- Traffic detection to monitor traffic speeds and volumes in the general purpose lanes and the HOT lanes to trigger demand-based toll price changes
- Back office systems to process payments and assess fines
- Automated license plate readers and CCTV video detection to identify vehicles accessing the HOT lanes improperly
- Variable message signs to post current toll rates and display traveler information messages
- Regular testing and validation of the HOT lane system to confirm that all components are operating reliably and safely
- Continuous re-analysis to ensure operational performance targets are met
Agency resources needs:
- Traffic engineers to place signs and other field elements, establish proper messaging, monitor its effectiveness, and make modifications to the system
- Traffic management center staff to operate and monitor the HOT lane system
- Staff to administer the tolling program
Learn more about this strategy
FHWA, Office of Operations, High-Occupancy Toll Lanes website
The Washington Post, “Year-old 66 Express Lanes have caused shifts in commuter behavior, but not necessarily in ways officials hoped”, December 2018. https://www.washingtonpost.com/local/trafficandcommuting/year-old-66-express-lanes-have-caused-shifts-in-commuter-behavior-but-not-necessarily-in-ways-officials-hoped/2018/12/08/6e78d944-e832-11e8-a939-9469f1166f9d_story.html?utm_term=.c69df6d61885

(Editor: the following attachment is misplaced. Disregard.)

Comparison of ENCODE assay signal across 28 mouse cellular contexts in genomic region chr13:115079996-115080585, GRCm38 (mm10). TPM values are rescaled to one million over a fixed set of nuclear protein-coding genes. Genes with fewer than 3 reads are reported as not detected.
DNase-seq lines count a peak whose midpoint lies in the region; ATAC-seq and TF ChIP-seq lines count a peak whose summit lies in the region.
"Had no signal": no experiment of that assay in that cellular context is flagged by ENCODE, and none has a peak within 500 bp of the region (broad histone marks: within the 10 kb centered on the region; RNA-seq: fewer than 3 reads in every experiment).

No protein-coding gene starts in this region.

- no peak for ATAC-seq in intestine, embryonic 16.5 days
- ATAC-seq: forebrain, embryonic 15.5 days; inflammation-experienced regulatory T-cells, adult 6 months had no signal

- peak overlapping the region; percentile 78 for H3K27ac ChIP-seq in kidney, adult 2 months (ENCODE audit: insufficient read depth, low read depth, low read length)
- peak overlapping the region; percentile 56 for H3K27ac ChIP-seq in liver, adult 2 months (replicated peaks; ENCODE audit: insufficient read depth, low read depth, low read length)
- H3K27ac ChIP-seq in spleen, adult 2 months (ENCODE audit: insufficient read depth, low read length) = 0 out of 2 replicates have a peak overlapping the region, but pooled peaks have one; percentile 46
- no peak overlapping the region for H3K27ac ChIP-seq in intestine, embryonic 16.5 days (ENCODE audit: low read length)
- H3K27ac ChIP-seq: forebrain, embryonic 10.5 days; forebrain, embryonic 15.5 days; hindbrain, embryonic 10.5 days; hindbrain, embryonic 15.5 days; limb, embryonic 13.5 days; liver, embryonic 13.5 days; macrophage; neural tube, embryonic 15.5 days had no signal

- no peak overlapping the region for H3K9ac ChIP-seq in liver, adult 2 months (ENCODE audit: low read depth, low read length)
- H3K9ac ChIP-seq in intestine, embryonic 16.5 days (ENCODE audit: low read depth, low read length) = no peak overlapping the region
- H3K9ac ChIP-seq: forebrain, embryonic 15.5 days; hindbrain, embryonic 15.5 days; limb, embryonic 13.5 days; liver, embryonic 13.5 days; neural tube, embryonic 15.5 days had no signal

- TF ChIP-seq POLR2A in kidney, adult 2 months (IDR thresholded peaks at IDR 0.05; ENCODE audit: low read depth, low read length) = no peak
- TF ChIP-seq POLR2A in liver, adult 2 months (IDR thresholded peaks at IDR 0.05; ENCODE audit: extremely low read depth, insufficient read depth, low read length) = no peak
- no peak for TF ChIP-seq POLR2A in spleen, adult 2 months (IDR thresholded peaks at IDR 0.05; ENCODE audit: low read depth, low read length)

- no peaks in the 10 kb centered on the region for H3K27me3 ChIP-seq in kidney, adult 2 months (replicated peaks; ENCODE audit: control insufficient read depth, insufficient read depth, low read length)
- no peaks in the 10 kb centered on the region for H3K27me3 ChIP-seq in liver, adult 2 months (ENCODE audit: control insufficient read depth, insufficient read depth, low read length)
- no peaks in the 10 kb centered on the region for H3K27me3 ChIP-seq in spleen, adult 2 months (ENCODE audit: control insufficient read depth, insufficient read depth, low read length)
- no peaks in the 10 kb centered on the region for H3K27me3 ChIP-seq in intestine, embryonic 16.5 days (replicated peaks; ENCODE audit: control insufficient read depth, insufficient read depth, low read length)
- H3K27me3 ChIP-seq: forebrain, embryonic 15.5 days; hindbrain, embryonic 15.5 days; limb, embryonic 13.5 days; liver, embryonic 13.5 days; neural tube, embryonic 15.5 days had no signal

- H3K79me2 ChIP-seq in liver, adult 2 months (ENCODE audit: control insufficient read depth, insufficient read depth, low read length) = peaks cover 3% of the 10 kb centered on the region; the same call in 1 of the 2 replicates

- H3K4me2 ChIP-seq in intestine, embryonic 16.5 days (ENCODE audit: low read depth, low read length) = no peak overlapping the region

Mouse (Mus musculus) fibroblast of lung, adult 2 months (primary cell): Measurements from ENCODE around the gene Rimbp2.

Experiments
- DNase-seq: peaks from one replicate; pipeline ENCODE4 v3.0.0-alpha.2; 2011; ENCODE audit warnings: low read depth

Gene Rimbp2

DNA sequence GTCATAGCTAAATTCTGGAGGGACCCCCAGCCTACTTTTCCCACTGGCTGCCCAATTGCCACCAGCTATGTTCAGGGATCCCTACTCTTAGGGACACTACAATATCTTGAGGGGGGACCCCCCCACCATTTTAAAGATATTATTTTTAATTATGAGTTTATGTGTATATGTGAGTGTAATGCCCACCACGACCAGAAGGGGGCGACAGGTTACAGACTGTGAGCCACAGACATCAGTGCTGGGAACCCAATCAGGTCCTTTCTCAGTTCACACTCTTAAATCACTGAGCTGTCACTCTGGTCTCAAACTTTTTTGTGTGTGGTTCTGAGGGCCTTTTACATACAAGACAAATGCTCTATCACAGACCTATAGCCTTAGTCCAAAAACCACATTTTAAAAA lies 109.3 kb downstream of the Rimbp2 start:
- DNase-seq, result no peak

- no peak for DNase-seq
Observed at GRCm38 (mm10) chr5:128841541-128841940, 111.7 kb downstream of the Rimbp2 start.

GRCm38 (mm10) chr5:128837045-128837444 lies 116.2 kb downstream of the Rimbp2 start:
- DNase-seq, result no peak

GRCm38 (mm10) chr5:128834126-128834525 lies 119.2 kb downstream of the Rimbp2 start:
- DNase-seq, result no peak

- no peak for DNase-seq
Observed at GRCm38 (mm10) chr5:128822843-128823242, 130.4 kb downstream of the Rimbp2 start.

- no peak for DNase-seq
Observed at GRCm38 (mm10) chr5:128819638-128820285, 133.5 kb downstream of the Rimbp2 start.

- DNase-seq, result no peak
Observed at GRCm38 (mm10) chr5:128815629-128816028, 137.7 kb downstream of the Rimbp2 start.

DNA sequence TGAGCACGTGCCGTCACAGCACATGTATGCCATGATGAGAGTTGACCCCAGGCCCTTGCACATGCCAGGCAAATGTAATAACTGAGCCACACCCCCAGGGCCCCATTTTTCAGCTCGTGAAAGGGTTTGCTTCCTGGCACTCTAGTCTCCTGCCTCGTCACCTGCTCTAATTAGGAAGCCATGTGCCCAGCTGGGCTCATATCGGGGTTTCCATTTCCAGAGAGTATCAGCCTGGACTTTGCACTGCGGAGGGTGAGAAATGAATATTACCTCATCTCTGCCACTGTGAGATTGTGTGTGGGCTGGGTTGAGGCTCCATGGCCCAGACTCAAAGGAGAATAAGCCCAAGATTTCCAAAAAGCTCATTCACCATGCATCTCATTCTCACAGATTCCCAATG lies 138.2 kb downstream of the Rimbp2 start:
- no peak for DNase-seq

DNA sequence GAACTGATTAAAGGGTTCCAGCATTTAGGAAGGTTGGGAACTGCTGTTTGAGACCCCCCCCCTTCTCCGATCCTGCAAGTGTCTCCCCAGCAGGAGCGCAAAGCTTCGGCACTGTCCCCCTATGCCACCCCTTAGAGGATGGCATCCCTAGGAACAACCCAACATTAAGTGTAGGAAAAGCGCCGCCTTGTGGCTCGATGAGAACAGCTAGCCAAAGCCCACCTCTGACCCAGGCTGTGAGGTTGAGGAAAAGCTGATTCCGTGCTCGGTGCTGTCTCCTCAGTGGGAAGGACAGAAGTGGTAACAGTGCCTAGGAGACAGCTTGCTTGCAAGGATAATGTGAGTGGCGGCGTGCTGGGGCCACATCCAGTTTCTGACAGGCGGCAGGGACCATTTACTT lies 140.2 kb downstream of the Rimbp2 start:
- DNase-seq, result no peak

San Francisco Chronicle, “Clean-air vehicles’ free tolls in express lanes are on the way out”, November 2018.
About key characteristics
HOT lanes are appropriate for heavily congested freeway corridors.
Costs are high and include toll lane equipment and back office tolling systems. However, recurring toll revenue has the potential to significantly offset the upfront capital costs.
HOT lanes have substantial technology requirements, including transponders for vehicles, roadside equipment to identify eligible vehicles, electronic signs, sensors to measure traffic volumes and speeds, monitoring cameras, and sophisticated central software to manage the application.
Collaboration for HOT lanes is high, requiring extensive coordination with the freeway management agency (if different from the HOT lane operator), transit providers, law enforcement, and public and community groups to provide education and work through equity issues and concerns.